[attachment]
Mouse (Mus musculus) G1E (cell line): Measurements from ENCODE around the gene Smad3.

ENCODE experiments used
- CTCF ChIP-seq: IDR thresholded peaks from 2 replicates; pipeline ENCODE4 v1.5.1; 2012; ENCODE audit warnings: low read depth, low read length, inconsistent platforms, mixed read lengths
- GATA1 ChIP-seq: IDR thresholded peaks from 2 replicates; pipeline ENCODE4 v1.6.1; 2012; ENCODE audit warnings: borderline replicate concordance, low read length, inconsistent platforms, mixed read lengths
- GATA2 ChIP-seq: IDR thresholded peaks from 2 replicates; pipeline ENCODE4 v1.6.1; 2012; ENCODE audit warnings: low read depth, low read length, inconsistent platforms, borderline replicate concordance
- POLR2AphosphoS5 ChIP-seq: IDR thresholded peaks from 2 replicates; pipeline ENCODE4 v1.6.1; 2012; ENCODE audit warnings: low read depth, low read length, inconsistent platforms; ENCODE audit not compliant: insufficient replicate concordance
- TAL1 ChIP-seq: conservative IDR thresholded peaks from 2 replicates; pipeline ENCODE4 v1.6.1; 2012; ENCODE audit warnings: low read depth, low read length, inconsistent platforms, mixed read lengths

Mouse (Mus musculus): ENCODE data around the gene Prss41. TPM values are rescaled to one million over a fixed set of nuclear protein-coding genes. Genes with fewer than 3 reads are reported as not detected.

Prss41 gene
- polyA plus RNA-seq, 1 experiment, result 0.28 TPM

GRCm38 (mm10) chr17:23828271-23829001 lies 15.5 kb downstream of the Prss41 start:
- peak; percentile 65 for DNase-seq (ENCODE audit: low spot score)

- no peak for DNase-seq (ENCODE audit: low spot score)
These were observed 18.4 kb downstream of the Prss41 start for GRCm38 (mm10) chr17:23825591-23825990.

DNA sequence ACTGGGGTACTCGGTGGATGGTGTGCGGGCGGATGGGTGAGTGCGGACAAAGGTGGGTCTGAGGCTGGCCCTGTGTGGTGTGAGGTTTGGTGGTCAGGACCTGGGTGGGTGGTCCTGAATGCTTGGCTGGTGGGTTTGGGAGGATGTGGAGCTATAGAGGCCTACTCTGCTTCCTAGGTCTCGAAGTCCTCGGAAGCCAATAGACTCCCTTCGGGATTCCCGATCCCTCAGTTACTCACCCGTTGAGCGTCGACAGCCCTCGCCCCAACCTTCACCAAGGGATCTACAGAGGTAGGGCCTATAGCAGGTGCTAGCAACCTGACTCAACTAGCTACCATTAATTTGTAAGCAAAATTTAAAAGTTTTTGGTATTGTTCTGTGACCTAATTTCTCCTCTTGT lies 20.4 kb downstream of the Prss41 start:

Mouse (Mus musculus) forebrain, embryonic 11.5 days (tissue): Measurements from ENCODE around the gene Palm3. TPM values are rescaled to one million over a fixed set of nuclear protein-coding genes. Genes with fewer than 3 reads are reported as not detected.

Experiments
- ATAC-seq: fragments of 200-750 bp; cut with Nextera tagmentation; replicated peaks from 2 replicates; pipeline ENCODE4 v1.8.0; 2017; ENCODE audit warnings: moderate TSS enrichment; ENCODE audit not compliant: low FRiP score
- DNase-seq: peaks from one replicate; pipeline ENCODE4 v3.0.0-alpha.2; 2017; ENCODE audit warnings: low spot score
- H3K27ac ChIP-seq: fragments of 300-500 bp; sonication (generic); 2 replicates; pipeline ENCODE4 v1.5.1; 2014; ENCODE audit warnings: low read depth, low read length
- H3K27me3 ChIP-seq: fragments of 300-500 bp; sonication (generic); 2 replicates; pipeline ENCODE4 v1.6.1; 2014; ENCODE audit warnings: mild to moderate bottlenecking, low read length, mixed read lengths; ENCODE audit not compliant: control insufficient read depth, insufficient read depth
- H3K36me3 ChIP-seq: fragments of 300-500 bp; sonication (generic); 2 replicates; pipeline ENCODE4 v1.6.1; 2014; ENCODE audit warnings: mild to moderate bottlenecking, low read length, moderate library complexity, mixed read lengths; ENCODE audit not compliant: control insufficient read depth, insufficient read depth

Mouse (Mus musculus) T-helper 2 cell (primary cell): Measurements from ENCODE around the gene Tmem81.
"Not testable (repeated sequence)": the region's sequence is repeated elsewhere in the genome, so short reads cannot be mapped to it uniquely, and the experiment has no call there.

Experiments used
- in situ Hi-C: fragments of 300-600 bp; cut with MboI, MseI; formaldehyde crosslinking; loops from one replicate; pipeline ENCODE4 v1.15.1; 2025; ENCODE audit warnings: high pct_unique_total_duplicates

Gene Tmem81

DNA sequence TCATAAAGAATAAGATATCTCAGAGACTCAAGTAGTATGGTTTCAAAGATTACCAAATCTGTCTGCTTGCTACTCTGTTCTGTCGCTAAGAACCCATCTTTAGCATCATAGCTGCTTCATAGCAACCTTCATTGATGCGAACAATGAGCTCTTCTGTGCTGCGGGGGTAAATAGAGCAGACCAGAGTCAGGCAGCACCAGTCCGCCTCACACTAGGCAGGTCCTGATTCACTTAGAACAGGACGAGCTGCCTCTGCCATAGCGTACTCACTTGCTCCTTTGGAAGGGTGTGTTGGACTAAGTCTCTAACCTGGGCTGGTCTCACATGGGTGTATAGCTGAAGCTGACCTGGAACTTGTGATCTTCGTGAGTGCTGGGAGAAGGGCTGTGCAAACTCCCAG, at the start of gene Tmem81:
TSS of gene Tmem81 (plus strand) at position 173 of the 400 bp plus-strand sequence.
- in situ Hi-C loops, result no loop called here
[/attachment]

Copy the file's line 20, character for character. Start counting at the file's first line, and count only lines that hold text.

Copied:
- H3K27ac ChIP-seq: fragments of 300-500 bp; sonication (generic); 2 replicates; pipeline ENCODE4 v1.5.1; 2014; ENCODE audit warnings: low read depth, low read length